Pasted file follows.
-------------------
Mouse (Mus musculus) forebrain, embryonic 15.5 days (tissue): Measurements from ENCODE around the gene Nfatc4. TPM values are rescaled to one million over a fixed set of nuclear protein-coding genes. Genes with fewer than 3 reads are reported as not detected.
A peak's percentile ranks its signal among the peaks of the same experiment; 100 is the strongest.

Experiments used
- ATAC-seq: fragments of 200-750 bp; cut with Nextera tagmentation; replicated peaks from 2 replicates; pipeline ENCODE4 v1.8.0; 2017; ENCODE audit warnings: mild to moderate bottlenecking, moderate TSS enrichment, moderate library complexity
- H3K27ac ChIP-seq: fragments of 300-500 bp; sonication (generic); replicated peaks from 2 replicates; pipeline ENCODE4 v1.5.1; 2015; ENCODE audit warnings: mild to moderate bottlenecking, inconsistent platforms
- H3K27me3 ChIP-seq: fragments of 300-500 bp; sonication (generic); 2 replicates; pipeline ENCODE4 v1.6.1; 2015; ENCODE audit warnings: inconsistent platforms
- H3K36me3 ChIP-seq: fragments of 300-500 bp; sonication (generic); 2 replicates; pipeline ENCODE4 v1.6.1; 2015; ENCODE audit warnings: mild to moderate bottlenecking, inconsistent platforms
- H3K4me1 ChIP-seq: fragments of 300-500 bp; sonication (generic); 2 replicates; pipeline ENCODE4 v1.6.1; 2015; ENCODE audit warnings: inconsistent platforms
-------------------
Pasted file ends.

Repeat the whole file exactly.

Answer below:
Mouse (Mus musculus) forebrain, embryonic 15.5 days (tissue): Measurements from ENCODE around the gene Nfatc4. TPM values are rescaled to one million over a fixed set of nuclear protein-coding genes. Genes with fewer than 3 reads are reported as not detected.
A peak's percentile ranks its signal among the peaks of the same experiment; 100 is the strongest.

Experiments used
- ATAC-seq: fragments of 200-750 bp; cut with Nextera tagmentation; replicated peaks from 2 replicates; pipeline ENCODE4 v1.8.0; 2017; ENCODE audit warnings: mild to moderate bottlenecking, moderate TSS enrichment, moderate library complexity
- H3K27ac ChIP-seq: fragments of 300-500 bp; sonication (generic); replicated peaks from 2 replicates; pipeline ENCODE4 v1.5.1; 2015; ENCODE audit warnings: mild to moderate bottlenecking, inconsistent platforms
- H3K27me3 ChIP-seq: fragments of 300-500 bp; sonication (generic); 2 replicates; pipeline ENCODE4 v1.6.1; 2015; ENCODE audit warnings: inconsistent platforms
- H3K36me3 ChIP-seq: fragments of 300-500 bp; sonication (generic); 2 replicates; pipeline ENCODE4 v1.6.1; 2015; ENCODE audit warnings: mild to moderate bottlenecking, inconsistent platforms
- H3K4me1 ChIP-seq: fragments of 300-500 bp; sonication (generic); 2 replicates; pipeline ENCODE4 v1.6.1; 2015; ENCODE audit warnings: inconsistent platforms